How my online lessons work

I have been teaching online lessons by Skype for several years now. While most of us are accustomed to learning from our teacher in the same physical space, current technology is good enough that real-time instruction through a screen is still very effective. I feel that the person we study with is more important than the format of the lesson. There may be teachers available locally but if they don't offer what you need, online lessons can be a great alternative. They also have their own advantages beyond the fact that the two sides can be anywhere in the world (with internet).

How does it work? First, you would send me an email describing what you're interested in covering. Then we set up a meeting time that works for both of us. My policy is that payment is made before the lesson takes place, and the online check out system (Stripe) on my website is secure and works well. There are no refunds but credits are issued for emergency cancellations and rescheduling with a minimum of 48 hour notice. Most of my online lessons have been through Skype so you would need to have an account as well as a screen with a camera (desktop computer, laptop, iPad, iPhone, etc). The slight delay doesn't allow us to play at the same time, but a lot can be accomplished through demonstration and explanation. To take advantage of the format, I send web links, PDFs, and audio files relevant to the topic. Students in the past have also uploaded videos (public, unlisted, or password-protected) of their practicing or performance to get my feedback. And it's possible to record the lesson using software such as Skype Call Recorder. Beginning students, advanced players, and all levels in between are welcomed in my studio.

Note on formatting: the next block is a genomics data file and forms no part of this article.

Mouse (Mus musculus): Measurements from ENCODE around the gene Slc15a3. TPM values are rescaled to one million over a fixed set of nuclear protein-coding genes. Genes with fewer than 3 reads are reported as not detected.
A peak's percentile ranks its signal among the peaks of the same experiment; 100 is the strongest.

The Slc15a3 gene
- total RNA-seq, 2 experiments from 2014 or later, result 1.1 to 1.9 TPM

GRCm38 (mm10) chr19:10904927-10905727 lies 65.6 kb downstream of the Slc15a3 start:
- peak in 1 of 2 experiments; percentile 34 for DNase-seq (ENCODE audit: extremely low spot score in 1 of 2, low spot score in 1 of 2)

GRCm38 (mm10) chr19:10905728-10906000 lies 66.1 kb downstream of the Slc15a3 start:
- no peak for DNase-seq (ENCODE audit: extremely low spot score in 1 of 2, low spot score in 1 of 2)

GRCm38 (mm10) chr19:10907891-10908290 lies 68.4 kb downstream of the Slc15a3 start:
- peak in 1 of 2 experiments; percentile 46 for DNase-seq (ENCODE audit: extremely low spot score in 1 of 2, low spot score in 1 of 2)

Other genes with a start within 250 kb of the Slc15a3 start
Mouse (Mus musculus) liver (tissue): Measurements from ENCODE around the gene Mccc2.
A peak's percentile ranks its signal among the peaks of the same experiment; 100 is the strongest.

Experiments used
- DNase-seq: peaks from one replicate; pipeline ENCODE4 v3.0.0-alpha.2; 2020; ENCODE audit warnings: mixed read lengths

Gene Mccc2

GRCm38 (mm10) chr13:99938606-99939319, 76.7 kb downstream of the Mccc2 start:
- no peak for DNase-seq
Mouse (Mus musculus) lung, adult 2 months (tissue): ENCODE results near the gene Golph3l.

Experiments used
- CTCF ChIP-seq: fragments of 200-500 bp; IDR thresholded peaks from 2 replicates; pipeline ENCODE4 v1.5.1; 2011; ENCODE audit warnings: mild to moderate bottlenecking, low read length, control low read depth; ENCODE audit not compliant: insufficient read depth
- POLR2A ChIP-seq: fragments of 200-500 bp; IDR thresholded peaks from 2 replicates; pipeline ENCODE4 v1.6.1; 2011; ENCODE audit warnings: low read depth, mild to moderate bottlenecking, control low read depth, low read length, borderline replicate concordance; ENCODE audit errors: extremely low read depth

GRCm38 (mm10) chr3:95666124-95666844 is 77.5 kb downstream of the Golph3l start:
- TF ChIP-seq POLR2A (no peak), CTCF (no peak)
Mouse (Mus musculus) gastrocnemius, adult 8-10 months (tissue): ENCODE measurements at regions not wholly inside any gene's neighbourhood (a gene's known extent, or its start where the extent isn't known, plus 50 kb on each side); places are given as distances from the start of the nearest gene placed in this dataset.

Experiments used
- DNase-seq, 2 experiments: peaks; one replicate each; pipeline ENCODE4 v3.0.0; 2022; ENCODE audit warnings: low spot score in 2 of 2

What do I teach? Past lessons have covered drumset, taiko, percussion, shinobue, and composition. My workshops page shows specific topics I have offered, but I am always open to requests. Perhaps you are learning a new piece and need some guidance on how to work on it. Maybe you want to learn a new instrument such as the atarigane and are looking for basic technique. It could be that you want to write a piece but don't know how to structure your ideas. Or perhaps you want to become a stronger soloist and better improviser. One topic that is requested regularly relates to exercises for improving stick control and rhythmic accuracy. Your musicianship will progress forward if you have goals to work toward, a good practicing strategy, and thoughtful feedback from an outside perspective. If you are interested, I recommend trying one lesson to see if it fits your needs. I have included a short video here so that you can see what the lesson would be like. Please contact me with any questions or to schedule a lesson.